May is Mental Health Awareness Month. It’s been observed in the U.S. since 1949 and was started by the Mental Health America organization.
I recommend visiting the group’s website. It’s full of resources, especially the 2023 toolkit that you can download with articles and social media materials, printable informational handouts, posters and DIY tools.
Also, read our article “Cultivate Calm ” for more about how mental health challenges affect the workplace and best practices that employers can implement to improve staff work lives.
“Our most successful mental health practice is making a discussion about mental health part of our everyday routine,” says Pam Cohen, SVP/people, culture and administration at $6 billion Affinity Federal Credit Union. “We, as leaders and as HR professionals, need to get a bit vulnerable with our employees so that the discussions continue and that employees feel comfortable asking for help.”
I couldn’t agree more. This year I have tried to model better behavior and be upfront with colleagues about my struggles. In January when my seasonal affective disorder came in strong, I told my team. I worried my depression would affect my interactions with them, so they needed to know what was going on. Thankfully, my workplace is very accommodating and understanding. Sadly, I know not everyone has this privilege. I hope we can collectively work on normalizing discussions about mental health challenges.
In the early days of the COVID-19 pandemic, we published several articles about mental health and self-care—and you read them. The crisis forced many of us to get serious and even proactive about mental health and self-care. (Find them by searching for “self-care”.) One thing I find really cool about self-care is how different it can look. For some, it might be getting up early to enjoy their morning beverage in a quiet house or going for a sunrise run. That is not my kind of self-care. I relish Saturday mornings when I can wake up on my own schedule, without an alarm. My other self-care practices include reading every day, crafting with friends on Friday night and my mom on Sunday afternoon (via Zoom), and swimming outside in the summer. For others, it might be cooking a beautiful meal for their family, playing board games with friends or putting their phone “to bed” in another room. I encourage you to figure out what self-care means to you and to carve out time for it daily, or at least weekly.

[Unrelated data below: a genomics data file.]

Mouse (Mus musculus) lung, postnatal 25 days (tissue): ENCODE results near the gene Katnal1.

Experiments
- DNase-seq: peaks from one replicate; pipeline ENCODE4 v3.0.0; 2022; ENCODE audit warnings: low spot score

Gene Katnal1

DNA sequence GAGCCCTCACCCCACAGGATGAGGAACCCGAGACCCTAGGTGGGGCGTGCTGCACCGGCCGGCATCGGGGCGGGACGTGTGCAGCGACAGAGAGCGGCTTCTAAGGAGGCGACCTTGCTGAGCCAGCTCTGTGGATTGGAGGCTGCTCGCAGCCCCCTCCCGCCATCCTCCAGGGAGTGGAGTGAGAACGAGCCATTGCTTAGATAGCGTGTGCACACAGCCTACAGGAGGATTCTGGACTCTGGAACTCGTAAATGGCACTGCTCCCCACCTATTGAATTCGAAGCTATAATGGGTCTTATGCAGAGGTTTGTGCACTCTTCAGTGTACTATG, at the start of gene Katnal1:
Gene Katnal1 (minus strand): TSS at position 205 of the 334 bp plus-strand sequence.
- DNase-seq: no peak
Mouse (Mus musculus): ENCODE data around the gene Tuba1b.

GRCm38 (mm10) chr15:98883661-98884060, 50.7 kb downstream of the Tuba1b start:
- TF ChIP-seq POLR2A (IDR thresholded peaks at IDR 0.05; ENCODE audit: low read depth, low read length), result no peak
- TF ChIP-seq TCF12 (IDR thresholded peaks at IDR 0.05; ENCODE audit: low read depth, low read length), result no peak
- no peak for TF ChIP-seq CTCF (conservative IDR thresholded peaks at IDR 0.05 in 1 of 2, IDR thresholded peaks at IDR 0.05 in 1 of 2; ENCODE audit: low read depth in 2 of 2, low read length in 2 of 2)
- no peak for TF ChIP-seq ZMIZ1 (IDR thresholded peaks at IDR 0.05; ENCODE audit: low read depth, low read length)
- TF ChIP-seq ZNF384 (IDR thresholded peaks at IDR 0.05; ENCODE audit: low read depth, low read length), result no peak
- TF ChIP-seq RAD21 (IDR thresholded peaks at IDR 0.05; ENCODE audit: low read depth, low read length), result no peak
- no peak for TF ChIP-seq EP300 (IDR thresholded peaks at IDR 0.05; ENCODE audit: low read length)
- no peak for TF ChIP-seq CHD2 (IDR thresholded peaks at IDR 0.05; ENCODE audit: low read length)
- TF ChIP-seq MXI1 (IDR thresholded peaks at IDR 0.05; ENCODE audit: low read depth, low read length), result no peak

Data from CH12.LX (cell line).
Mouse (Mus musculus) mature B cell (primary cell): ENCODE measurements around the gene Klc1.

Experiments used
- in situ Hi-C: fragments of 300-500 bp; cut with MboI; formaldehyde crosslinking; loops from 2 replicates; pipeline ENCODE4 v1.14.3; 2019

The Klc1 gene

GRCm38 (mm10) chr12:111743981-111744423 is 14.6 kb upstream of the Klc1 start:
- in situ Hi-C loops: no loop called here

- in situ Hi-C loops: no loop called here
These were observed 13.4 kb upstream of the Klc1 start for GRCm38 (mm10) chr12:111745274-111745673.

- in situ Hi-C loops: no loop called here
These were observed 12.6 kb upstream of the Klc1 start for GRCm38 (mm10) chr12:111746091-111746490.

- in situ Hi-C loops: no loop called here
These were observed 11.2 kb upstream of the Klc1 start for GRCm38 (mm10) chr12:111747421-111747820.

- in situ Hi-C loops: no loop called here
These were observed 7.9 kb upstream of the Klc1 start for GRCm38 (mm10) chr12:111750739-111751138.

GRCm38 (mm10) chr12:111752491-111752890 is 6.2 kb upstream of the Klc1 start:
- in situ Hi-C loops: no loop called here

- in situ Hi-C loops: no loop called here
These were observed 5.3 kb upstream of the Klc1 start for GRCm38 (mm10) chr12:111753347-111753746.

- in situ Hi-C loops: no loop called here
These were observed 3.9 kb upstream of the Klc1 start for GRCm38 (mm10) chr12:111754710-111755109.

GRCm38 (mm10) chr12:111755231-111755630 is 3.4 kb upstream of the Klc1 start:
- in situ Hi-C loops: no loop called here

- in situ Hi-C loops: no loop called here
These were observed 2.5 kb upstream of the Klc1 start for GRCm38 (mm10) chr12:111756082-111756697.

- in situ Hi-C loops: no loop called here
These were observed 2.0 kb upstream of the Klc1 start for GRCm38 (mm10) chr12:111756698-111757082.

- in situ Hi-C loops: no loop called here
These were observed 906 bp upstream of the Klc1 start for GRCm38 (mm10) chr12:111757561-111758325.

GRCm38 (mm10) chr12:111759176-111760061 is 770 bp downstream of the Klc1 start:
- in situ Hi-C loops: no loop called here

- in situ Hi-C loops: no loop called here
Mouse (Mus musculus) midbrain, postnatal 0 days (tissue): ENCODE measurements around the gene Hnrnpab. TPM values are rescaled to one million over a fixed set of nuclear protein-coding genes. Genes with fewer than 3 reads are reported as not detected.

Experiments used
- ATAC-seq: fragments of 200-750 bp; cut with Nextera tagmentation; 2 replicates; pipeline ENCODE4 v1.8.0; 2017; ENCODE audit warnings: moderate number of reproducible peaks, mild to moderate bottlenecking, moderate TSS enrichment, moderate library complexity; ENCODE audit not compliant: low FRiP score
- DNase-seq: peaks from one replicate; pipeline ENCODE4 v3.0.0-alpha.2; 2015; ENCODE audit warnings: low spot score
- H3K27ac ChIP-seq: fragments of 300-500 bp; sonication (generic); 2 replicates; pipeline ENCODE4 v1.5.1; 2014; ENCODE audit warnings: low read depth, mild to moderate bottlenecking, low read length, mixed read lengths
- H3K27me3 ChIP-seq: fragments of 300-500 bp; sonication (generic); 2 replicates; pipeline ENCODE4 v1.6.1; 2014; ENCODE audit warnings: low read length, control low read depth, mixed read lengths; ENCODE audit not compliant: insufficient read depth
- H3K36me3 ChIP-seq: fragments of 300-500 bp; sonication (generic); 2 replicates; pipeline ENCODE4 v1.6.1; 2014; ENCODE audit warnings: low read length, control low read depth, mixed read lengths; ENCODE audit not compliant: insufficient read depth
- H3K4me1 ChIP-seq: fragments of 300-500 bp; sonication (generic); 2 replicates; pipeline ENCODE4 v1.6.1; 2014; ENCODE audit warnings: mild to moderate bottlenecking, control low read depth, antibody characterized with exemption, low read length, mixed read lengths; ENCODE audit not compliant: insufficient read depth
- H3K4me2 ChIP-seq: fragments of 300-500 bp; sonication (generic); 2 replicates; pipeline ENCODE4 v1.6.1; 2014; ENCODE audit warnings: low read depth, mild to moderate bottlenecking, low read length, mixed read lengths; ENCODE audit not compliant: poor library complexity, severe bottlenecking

The staff team tasked with creating a fun organizational culture at CUES is planning a “Summer of Self-Care” for employees. While we’re still finalizing the details, we’re hoping to stretch activities across several summer weeks. Our ideas include:
- sending a care package with CUES swag focused on self-care (think water bottle, sunscreen and more);
- planning virtual team-building activities and games;
- sponsoring a team for a Madison, Wisconsin-area Relay for Life walk; and
- sending out gift cards to spend on something that means self-care to each team member (a massage, new running shoes, golf time, craft supplies, you name it!)
I wish you all a healthy May! cues icon